For my job, I routinely travel across the pond to the United States. While our world headquarters are located in London, the company actually employs 3 times as many workers in the U.S. than at home. Still, our directives are mandated at the corporate level and the entire organisation is expected to accomodate our standards.
This is a story for another time, but one of the most humorous stories is on the first trip to visit the Yanks, I was somewhat under the weather and had to stop at a chemist to get the proper medication. I asked a coworker about a shop nearby, and got quite the dumbfounded look. It took two other people until I had realised "they" call it a pharmacy over there, not a chemist. Given that our organisation does have quite a large chemistry research department, it only made the situation more comical because they thought I was asking to visit the in-house chem lab, and could not understand why I did not realise the chem lab was only 2 floors down in the same building.
I was thinking of this story recently and it reminded me of several instances when I would have done well with a translator, even though we all spoke English. It is amazing the amount of differences in the English language from one country to the next.
Many Opportunities for Mutual Learning
As mentioned, I could write all day about my experiences, but this is just the first installment of what I hope may become regular contributions to the hub. I chose to write about a few examples of how the cultural differences between two countries can lead to challenges in the workplace, often with humorous outcomes. The countries in quesiton here are Britain and the United States, but any countries would do. As I am writing this and reflecting on these experiences, I must say I am surprised that two countries that are so similar (as similar as any two countries could possibly be) can still be so different.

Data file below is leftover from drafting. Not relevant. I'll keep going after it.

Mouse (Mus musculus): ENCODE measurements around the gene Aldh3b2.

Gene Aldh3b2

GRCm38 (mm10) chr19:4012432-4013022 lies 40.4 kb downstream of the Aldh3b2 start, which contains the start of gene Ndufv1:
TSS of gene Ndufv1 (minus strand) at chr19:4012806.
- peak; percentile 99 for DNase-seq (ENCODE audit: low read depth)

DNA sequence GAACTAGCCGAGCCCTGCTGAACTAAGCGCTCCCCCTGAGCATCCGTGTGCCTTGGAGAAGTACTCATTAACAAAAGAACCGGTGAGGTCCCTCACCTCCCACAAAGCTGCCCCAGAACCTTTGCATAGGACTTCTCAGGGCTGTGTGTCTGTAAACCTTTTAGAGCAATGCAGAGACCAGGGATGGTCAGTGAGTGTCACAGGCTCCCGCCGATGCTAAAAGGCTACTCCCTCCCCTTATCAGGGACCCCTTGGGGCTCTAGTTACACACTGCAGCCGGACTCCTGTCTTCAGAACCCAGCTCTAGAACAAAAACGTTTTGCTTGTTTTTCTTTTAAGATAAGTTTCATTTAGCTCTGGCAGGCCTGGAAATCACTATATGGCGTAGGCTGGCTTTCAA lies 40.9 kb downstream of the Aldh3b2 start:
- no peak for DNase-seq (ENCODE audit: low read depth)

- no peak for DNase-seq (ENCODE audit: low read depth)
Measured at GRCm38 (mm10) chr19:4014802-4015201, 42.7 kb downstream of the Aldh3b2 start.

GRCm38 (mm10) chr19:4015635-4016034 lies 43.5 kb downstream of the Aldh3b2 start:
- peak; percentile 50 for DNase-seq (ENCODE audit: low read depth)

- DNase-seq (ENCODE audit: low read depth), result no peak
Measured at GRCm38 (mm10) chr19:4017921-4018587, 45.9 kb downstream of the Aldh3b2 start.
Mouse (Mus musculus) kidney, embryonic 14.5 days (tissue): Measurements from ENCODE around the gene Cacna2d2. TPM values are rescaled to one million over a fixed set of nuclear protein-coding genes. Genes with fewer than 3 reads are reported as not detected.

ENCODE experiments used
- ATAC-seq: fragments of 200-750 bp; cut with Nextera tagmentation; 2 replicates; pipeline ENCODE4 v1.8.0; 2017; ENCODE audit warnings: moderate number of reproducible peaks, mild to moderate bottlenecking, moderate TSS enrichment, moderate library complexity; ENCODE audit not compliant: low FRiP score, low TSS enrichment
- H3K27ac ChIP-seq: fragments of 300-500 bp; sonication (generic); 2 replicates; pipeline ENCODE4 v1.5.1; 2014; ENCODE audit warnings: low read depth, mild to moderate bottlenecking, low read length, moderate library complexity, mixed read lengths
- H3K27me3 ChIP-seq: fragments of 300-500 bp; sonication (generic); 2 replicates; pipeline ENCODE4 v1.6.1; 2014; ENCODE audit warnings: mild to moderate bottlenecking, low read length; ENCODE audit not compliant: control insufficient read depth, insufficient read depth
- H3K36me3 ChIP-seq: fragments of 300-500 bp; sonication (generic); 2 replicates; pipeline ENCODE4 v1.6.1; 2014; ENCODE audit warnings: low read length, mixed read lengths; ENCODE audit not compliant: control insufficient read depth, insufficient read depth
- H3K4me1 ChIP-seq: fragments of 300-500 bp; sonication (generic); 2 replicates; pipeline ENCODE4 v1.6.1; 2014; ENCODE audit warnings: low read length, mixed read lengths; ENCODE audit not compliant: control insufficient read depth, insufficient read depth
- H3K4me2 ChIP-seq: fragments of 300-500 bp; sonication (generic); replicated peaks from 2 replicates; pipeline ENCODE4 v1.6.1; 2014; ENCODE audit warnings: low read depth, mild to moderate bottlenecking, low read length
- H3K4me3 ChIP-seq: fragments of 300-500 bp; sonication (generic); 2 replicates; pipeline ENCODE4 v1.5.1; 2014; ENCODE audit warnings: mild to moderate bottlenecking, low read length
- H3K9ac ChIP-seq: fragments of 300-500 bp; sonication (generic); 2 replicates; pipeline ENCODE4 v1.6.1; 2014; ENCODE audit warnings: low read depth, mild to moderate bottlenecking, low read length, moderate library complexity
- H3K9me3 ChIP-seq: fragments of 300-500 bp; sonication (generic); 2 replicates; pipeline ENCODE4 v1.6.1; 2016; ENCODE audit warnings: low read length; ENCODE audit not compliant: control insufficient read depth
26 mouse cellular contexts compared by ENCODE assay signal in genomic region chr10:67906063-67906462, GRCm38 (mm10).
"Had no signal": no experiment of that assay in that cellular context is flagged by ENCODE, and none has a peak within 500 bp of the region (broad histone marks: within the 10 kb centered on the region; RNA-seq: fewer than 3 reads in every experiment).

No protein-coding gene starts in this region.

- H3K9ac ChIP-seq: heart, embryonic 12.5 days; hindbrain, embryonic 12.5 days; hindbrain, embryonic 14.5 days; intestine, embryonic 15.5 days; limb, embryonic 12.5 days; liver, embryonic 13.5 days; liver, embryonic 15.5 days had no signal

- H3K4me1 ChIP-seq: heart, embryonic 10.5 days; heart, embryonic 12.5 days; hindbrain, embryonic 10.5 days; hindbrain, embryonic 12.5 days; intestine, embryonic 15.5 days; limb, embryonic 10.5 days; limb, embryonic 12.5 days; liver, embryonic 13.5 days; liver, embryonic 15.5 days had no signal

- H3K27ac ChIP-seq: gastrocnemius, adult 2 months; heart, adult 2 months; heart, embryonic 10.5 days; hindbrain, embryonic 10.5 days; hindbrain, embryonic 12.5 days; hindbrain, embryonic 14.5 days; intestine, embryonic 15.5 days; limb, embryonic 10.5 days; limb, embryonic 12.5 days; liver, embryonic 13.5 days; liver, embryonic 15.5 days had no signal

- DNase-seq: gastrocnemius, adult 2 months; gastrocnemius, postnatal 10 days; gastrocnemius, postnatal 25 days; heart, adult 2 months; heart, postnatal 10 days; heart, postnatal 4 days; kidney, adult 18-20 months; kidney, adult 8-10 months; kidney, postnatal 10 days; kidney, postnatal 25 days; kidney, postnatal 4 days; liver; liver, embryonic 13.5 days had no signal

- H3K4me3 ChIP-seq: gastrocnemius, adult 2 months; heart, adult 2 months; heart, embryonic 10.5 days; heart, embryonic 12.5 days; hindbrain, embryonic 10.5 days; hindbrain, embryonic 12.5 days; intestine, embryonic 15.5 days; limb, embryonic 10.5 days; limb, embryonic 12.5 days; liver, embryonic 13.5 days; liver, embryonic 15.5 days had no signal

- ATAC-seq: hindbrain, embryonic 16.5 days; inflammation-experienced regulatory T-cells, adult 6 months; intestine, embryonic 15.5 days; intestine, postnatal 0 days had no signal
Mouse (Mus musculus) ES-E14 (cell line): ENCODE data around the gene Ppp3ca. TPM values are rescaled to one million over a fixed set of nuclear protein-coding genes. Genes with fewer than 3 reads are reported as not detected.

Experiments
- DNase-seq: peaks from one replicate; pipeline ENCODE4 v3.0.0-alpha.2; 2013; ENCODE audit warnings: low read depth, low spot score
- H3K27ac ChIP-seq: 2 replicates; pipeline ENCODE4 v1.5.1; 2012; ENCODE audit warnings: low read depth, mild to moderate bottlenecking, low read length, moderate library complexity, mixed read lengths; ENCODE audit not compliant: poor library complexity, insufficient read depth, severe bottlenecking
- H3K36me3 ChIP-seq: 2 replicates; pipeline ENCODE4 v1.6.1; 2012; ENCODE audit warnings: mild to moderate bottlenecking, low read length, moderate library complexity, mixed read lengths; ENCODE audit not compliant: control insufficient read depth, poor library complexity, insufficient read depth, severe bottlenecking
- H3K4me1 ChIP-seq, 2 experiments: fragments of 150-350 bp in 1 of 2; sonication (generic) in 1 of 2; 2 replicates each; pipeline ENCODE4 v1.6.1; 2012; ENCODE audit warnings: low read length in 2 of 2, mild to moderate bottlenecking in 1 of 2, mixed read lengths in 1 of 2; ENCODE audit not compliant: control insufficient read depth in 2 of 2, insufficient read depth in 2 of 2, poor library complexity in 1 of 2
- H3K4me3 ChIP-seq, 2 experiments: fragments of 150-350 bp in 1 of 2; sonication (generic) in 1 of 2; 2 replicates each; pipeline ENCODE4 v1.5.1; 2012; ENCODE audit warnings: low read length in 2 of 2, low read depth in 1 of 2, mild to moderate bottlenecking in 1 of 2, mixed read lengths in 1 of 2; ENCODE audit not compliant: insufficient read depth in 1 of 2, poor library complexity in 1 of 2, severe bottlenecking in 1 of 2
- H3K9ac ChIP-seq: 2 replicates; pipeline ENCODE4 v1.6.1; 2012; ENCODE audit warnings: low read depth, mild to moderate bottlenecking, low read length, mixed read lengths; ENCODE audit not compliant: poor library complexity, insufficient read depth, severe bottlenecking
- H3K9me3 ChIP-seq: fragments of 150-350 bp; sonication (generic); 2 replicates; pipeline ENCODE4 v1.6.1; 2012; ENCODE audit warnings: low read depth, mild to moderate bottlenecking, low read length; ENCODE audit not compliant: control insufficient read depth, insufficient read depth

Getting Our Wires Crossed
As a network guy, I was surprised to learn that there are significant differences in how professionals in different parts of the world approach physical infrastrucre (cabling). Despite many international governing bodies, local code enforcement and BICSI, one of the largest, if not largest, structured cabling (and more) organisational resource for professionals everywhere, there were still many nuances from local to local that were challenges.
There are access flooring companies in the United States, but relatively few of them specialize in industries other than that of data processing. After some research, we eventually partnered with Netfloor USA, which is the North American distribution and marketing arm of the global brand. Perhaps the fact that it is a global brand means there is information sharing or perhaps cultural exchange.
Access Floors are used around the world to manage wires, cables, piping and airflow. They are used significantly in Europe, where real estate is at a premium. But I found that getting my American counterparts to cooperate was to be a challenge, despite my position as the head of networking. I do not blame them personally; I feel it was a cultural divide. In many ways, Europe does lead the rest of the world. Alternative energy is a great example of this. Novel building techniques is another great example.
I found I had to keep a certain measure of patience as we converted occupied office spaces into renovated areas with this access flooring. I know understand that when you deal with anyone (not just Americans) who have a traditional method of working, too much change too quickly can hurt your cause, no matter how well-intended.
Driven to Excellence
Despite the many differences (and some would say shortcomings, jokingly) the Americans might have (say, for example, being one of literally a handful of countries still relying on the non-metric standard system of measurements), there is at least one area where they are ahead of us: driving. And it can have more of an impact than one would imagine.